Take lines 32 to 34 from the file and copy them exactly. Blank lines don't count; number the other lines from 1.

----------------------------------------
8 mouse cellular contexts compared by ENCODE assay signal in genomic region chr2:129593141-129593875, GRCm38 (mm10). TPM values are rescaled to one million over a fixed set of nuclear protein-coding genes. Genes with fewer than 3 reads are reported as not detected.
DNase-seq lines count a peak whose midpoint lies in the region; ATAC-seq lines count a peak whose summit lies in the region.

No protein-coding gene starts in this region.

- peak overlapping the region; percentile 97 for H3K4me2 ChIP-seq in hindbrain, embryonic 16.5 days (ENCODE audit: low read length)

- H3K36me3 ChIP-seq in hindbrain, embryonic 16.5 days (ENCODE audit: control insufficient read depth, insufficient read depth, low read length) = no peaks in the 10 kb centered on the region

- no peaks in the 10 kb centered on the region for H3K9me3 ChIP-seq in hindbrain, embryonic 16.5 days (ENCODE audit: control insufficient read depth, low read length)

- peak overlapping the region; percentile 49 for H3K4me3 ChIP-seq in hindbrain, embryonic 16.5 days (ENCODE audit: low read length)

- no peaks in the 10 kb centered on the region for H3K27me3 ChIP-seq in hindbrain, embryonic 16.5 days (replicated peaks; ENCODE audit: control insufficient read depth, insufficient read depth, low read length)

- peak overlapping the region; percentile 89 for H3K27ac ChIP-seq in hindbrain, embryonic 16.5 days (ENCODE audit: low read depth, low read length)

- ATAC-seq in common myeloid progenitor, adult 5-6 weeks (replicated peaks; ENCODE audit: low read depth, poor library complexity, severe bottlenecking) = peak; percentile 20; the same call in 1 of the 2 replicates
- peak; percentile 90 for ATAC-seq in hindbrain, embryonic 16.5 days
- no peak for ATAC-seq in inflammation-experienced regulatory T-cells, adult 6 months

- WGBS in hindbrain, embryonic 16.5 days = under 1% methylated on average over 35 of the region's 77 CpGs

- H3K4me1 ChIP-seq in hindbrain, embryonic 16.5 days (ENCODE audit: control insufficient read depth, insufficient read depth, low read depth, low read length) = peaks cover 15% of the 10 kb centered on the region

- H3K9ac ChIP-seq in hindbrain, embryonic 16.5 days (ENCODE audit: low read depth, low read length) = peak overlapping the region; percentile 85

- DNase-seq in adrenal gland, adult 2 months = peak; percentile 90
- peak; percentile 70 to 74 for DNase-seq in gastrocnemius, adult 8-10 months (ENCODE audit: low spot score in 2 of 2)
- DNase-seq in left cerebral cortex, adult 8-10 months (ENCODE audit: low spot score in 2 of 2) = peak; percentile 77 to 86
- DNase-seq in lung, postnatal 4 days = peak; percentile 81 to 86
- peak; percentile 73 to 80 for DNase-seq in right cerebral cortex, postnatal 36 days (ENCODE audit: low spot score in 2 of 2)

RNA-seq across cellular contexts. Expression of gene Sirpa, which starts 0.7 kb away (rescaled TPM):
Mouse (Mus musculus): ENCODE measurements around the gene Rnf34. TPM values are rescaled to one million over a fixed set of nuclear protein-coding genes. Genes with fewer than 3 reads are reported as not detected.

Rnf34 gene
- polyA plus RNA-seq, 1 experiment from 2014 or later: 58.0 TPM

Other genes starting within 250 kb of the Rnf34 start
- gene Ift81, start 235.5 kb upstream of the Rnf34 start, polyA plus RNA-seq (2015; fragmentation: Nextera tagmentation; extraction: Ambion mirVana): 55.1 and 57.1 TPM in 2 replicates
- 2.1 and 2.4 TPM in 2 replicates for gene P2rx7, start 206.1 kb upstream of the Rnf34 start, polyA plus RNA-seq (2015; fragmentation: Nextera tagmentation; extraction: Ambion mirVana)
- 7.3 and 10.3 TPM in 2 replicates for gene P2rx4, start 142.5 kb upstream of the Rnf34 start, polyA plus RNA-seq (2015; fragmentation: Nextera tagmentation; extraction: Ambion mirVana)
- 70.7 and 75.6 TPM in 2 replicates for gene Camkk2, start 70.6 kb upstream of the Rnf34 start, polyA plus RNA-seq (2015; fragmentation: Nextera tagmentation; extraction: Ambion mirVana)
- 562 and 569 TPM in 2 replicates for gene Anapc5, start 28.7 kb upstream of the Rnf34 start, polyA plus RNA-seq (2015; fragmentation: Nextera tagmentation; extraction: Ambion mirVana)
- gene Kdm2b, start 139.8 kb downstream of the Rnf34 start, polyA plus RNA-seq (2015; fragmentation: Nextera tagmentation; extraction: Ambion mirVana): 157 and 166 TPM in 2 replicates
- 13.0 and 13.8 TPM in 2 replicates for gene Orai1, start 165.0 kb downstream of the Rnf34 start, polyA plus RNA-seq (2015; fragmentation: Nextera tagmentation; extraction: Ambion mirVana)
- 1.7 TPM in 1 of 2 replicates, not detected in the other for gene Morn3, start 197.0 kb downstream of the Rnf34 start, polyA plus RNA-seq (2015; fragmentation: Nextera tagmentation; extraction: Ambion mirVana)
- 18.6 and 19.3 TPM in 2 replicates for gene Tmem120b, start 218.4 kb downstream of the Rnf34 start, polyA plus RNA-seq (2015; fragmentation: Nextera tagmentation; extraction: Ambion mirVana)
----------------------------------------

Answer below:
- 13.0 and 13.8 TPM in 2 replicates for gene Orai1, start 165.0 kb downstream of the Rnf34 start, polyA plus RNA-seq (2015; fragmentation: Nextera tagmentation; extraction: Ambion mirVana)
- 1.7 TPM in 1 of 2 replicates, not detected in the other for gene Morn3, start 197.0 kb downstream of the Rnf34 start, polyA plus RNA-seq (2015; fragmentation: Nextera tagmentation; extraction: Ambion mirVana)
- 18.6 and 19.3 TPM in 2 replicates for gene Tmem120b, start 218.4 kb downstream of the Rnf34 start, polyA plus RNA-seq (2015; fragmentation: Nextera tagmentation; extraction: Ambion mirVana)